Can a Private School Withhold Transcripts for Non-Payment?

school transcript report card
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Can a private school withhold transcripts if your financial status is in question? Absolutely. Any infractions in regards to your financial status with the school, ranging from missed tuition payments, late payments, and even overdue fees or missing equipment that your student signed out but never returned can result in the school refusing to release a student's academic records. The same thing happens in colleges for students who default on their tuition payments and/or student loans; these elite academic institutions withhold the student's academic transcripts until payments have been made and the account is returned to a position of good-standing. 

Let's take a closer look at this issue and what it means for families and students.

Withholding Transcripts or Diplomas Holds Families Accountable for Their Financial Debts

The major reason why schools won't release a student's transcript record is that schools have no other way to make sure you pay your tuition and other school-related bills. It's just like a car loan. The bank loans you money to buy the car but the bank puts a lien on the title to the car so that you cannot sell it without the bank's permission. If you stop making payments, the bank can, and most likely will, take back the car. Since a school can't take back the knowledge and experiences they have imparted on your child, they find another way to hold the family accountable for the financial debt that remains to be paid.

It doesn't matter if your child is the top of his or her class, a starting player on a varsity team, or the star of the next school play. The business office is, necessarily, blind to the fact that you're applying to college and need transcripts released. The fact is, if a debt remains to be paid, your child's transcript or academic record is held hostage until all of your financial accounts are paid in full. And no, you can't apply to college without a high school transcript.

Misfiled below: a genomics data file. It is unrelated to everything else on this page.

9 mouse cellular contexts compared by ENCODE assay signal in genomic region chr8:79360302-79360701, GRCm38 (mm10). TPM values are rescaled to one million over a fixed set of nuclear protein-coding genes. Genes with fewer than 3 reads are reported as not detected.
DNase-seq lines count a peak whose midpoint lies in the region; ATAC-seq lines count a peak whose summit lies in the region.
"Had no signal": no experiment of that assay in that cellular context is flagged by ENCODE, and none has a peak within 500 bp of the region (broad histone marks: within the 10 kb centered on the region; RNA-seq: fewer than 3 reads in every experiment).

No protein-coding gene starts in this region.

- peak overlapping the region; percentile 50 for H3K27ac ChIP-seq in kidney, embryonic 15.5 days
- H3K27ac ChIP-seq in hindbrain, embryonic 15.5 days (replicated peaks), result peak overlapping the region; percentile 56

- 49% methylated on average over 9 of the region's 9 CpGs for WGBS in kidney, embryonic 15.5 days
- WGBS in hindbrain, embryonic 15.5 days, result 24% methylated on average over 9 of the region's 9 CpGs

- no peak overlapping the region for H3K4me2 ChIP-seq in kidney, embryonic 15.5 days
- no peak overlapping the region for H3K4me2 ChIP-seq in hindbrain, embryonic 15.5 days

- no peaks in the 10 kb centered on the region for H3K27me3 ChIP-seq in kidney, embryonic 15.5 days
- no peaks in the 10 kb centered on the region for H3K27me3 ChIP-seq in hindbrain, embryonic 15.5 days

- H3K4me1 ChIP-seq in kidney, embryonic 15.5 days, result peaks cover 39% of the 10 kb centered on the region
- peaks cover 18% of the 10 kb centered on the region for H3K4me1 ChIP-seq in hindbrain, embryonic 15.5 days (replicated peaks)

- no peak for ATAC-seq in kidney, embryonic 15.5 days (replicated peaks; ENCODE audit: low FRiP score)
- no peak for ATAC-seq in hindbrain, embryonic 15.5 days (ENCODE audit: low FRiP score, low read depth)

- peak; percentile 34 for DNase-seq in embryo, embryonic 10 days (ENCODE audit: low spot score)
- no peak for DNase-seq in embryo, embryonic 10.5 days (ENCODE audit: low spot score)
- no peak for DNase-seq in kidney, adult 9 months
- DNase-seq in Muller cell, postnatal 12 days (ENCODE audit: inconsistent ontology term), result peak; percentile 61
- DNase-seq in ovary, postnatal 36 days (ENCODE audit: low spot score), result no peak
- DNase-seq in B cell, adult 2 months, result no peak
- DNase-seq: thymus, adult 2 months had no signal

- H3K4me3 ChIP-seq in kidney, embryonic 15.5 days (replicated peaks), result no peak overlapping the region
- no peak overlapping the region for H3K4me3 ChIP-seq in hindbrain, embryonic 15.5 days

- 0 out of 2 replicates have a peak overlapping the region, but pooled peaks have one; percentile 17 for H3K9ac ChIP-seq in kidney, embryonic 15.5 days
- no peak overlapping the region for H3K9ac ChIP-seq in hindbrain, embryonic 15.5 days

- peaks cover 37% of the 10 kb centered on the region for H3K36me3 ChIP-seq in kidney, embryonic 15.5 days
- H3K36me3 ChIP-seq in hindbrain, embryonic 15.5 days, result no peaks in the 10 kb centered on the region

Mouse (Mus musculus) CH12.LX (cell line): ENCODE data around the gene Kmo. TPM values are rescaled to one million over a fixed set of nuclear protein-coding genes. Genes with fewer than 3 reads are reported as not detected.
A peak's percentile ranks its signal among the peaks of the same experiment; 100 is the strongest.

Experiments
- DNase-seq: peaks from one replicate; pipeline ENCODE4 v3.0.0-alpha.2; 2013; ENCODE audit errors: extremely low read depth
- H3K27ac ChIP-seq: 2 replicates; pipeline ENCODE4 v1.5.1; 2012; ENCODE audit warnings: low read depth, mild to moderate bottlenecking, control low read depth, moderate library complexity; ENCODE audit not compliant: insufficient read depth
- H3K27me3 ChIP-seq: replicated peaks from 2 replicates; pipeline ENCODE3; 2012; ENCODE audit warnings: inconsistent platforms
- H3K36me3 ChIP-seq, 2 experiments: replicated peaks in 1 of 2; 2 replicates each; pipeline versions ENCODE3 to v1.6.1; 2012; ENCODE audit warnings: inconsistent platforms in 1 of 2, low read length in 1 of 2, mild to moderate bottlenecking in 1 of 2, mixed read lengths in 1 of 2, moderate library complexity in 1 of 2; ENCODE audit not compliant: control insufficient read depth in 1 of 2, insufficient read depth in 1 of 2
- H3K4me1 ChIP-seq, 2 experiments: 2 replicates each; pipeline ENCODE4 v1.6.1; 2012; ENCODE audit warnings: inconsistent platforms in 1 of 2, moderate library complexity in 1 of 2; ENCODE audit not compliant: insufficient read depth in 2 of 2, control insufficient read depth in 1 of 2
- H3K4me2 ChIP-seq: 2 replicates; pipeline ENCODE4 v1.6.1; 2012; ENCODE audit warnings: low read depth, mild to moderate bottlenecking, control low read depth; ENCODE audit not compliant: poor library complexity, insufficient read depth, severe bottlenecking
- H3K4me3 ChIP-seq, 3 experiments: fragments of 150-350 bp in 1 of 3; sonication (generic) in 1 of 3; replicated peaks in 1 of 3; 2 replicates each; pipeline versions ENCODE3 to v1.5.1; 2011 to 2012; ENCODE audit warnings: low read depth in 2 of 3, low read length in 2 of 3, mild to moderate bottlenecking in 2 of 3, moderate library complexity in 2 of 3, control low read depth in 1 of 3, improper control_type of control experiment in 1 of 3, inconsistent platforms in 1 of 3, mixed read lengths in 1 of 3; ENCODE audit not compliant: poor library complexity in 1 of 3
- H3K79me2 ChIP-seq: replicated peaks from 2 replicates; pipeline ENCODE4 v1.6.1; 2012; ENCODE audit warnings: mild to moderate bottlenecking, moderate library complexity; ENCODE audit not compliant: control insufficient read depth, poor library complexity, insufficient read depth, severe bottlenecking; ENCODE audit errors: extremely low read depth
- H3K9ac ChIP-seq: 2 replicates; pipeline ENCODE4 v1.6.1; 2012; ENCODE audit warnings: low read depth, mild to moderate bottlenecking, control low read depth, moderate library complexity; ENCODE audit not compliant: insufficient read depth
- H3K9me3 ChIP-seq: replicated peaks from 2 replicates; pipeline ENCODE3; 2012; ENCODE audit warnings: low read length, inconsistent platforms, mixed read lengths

Is the Refusal to Release a Transcript Limited to Just Tuition? Can the School Withhold Transcripts or Diplomas for Other Financial Reasons?

Tuition is the most obvious reason why a school would withhold transcripts, but the reasons why might also include other payments like athletics and arts-related fees, testing fees, school store bills, book purchases, and any financial debts incurred on a student's account. Even overdue library books or missing sports uniforms could result in your transcript being withheld (though not all schools will go quite this far). Did you grant your child permission to use the school account to do laundry, buy items at the school store, purchase food at the snack center, or charge fees for after-school trips and weekend activities? If your child has racked up the charges, you are held accountable financially, whether you approve of the purchases or not. All of these purchases and payments count towards ensuring that your student's account is in good standing before the transcripts will be released by the school.

But, I Didn't Know That the School Could Do That 

You say that you didn't know that? Unfortunately, yes, you most likely did, because you signed a statement or enrollment contract with the school that probably outlines those specific conditions. Some schools may list this directly on the enrollment agreement or the contract might include a clause that holds the family accountable for all policies put forth in the student and parent handbook. Some schools also have a handbook that has a separate form that you sign acknowledging that you have read and understood the handbook and all policies and procedures outlined within it. Either way, if you read the fine print, you will likely see specific verbiage that describes what happens if you default on your financial account, withdraw your child or refuse to pay any indebtedness to the school.

Why Is a Transcript Important?

A transcript is vitally important, as it is your record of proof that you attended high school and successfully completed the course of study required for matriculation. Employers, colleges and graduate schools will require a certified copy of a high school transcript for verification purposes. Submitting report cards will not suffice, and the transcripts often have to be sent directly to the requesting party by the school itself, using an official watermark or imprint on the transcript to ensure authenticity. And, it's often sent in a sealed and signed envelope. 

What Can I Do?

The only thing to do is honor your agreement and make good on your financial account. Schools will often work with families who require more time to settle their debts, such as working out payment plans to help you settle your debt and get the transcripts released. Legal action likely won't get you far, either, as you have signed a legally binding document that clearly states with you are financially responsible for regarding your child. 

Article edited by Stacy Jagodowski - @stacyjago